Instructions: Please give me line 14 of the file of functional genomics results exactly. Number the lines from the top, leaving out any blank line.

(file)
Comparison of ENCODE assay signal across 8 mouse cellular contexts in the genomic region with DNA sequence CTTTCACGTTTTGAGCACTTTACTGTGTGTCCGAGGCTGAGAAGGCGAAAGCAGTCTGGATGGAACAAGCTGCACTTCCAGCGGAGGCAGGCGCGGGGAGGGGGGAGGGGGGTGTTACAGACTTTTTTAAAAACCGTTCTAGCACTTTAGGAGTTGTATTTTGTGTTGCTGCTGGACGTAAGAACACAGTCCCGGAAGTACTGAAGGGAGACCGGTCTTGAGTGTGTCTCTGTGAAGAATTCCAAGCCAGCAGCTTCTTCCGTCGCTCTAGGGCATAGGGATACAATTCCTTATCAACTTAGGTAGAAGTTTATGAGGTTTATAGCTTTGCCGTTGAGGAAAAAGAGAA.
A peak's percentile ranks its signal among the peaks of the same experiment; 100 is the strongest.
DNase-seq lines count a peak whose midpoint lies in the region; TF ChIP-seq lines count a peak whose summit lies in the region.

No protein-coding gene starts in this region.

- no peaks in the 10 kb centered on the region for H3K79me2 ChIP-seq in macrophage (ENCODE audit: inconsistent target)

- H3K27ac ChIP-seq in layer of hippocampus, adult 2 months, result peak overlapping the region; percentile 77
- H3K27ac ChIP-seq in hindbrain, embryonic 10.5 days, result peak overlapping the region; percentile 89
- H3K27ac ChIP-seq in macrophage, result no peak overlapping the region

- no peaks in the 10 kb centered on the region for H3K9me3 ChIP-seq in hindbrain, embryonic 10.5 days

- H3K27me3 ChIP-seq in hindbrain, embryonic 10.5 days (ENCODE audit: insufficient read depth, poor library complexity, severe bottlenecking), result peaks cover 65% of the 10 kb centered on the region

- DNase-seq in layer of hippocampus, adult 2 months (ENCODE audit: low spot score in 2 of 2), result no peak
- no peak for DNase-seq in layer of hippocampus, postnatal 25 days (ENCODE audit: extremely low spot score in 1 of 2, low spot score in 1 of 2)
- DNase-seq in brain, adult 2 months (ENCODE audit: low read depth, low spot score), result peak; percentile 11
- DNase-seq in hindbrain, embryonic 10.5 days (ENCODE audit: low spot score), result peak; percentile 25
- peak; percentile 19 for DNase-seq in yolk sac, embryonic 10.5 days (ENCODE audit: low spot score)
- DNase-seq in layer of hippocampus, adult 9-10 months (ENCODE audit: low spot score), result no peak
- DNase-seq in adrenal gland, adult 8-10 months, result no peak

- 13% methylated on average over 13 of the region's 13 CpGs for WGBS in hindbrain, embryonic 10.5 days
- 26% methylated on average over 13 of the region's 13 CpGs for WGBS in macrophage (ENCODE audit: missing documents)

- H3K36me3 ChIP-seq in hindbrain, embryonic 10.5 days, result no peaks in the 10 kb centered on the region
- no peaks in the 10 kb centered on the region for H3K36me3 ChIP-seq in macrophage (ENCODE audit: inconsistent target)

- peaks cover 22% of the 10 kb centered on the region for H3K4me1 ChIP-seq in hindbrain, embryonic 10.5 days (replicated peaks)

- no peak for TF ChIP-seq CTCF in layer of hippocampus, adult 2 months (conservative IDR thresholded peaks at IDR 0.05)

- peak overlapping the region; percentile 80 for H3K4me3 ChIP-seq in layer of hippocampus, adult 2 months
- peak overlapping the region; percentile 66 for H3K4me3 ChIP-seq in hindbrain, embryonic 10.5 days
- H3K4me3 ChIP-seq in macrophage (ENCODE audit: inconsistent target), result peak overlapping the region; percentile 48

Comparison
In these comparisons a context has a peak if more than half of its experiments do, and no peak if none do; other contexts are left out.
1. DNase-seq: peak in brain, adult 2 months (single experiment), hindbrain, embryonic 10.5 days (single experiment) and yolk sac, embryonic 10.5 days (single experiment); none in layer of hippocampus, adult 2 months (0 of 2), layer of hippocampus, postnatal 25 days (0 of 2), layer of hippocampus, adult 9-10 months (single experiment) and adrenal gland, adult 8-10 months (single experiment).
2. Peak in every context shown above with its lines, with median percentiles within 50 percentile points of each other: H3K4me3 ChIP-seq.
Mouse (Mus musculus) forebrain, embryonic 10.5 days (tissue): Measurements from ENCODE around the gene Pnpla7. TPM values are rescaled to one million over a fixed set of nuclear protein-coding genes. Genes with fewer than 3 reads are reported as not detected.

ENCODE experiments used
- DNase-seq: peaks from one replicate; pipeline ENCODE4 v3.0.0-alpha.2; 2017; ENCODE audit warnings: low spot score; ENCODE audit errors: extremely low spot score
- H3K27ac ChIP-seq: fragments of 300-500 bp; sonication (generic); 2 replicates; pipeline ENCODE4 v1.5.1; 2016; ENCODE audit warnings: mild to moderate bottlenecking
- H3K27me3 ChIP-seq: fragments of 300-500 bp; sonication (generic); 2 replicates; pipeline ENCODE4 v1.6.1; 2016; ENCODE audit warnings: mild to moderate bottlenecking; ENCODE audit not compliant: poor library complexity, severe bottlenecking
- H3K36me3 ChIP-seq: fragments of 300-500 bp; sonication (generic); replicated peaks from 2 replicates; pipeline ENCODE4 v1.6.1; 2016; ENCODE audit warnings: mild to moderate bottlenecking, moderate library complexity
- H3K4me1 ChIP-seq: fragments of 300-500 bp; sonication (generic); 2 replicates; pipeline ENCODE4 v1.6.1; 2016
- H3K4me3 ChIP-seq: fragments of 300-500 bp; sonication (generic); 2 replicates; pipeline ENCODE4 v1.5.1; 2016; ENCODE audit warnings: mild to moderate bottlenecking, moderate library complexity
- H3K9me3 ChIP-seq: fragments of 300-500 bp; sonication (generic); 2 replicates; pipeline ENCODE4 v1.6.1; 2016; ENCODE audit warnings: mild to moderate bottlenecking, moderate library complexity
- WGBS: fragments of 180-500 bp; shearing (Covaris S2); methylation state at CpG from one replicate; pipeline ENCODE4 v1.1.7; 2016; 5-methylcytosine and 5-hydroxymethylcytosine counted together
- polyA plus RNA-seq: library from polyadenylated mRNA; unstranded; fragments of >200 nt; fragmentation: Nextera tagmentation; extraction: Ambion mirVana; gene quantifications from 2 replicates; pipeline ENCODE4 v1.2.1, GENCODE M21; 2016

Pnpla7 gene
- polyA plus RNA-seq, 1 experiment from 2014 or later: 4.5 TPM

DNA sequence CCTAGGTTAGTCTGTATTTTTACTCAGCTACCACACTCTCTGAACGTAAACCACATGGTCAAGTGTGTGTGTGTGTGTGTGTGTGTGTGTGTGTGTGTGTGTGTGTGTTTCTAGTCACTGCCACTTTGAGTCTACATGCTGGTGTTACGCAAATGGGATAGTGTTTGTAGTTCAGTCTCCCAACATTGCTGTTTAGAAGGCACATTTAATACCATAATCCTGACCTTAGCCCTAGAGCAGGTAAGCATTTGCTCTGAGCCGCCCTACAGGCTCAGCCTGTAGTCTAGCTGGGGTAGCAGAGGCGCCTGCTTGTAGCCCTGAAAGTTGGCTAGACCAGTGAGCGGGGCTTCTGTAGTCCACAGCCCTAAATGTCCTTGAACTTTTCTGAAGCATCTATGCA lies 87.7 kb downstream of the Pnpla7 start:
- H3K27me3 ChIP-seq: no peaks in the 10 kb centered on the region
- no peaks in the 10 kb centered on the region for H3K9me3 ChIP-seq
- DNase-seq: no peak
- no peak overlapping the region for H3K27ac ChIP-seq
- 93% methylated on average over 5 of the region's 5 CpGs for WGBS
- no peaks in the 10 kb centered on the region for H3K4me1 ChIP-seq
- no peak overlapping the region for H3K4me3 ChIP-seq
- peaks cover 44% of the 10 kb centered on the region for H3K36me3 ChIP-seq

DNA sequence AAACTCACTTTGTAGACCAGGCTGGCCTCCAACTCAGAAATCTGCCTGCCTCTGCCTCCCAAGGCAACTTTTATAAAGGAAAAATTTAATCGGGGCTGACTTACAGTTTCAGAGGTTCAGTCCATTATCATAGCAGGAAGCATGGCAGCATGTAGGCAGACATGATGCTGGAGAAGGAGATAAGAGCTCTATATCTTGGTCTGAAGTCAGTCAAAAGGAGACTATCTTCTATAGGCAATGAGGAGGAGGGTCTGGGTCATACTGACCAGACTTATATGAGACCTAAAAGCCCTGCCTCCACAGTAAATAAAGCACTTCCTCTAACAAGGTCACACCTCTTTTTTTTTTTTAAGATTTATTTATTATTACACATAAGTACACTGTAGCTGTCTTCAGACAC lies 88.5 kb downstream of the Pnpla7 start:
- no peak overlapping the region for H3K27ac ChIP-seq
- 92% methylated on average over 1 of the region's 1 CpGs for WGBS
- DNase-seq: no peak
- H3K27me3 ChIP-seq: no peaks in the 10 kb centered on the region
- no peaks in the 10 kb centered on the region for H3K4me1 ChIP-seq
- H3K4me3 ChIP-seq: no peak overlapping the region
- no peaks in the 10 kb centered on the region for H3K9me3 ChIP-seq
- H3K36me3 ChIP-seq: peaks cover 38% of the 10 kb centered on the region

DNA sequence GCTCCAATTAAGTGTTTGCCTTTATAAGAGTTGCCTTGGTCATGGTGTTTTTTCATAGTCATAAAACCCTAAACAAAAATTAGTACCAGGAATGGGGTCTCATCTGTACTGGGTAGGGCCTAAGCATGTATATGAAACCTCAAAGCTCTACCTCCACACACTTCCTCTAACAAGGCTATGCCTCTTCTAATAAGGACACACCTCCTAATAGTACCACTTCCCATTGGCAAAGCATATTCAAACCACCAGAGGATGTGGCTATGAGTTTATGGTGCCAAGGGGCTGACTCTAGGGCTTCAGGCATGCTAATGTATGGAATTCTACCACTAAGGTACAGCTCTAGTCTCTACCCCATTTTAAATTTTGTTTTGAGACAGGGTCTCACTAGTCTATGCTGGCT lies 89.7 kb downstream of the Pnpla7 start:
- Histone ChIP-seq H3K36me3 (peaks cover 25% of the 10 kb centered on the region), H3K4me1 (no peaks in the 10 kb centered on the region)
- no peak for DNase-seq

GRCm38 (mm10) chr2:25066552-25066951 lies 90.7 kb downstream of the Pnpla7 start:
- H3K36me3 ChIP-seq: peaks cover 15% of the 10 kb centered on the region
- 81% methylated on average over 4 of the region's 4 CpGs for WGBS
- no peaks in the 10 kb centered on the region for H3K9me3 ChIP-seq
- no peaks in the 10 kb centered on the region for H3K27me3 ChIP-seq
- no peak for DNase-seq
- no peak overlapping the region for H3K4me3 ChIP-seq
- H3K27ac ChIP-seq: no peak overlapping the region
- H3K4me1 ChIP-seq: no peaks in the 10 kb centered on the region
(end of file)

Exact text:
- DNase-seq in hindbrain, embryonic 10.5 days (ENCODE audit: low spot score), result peak; percentile 25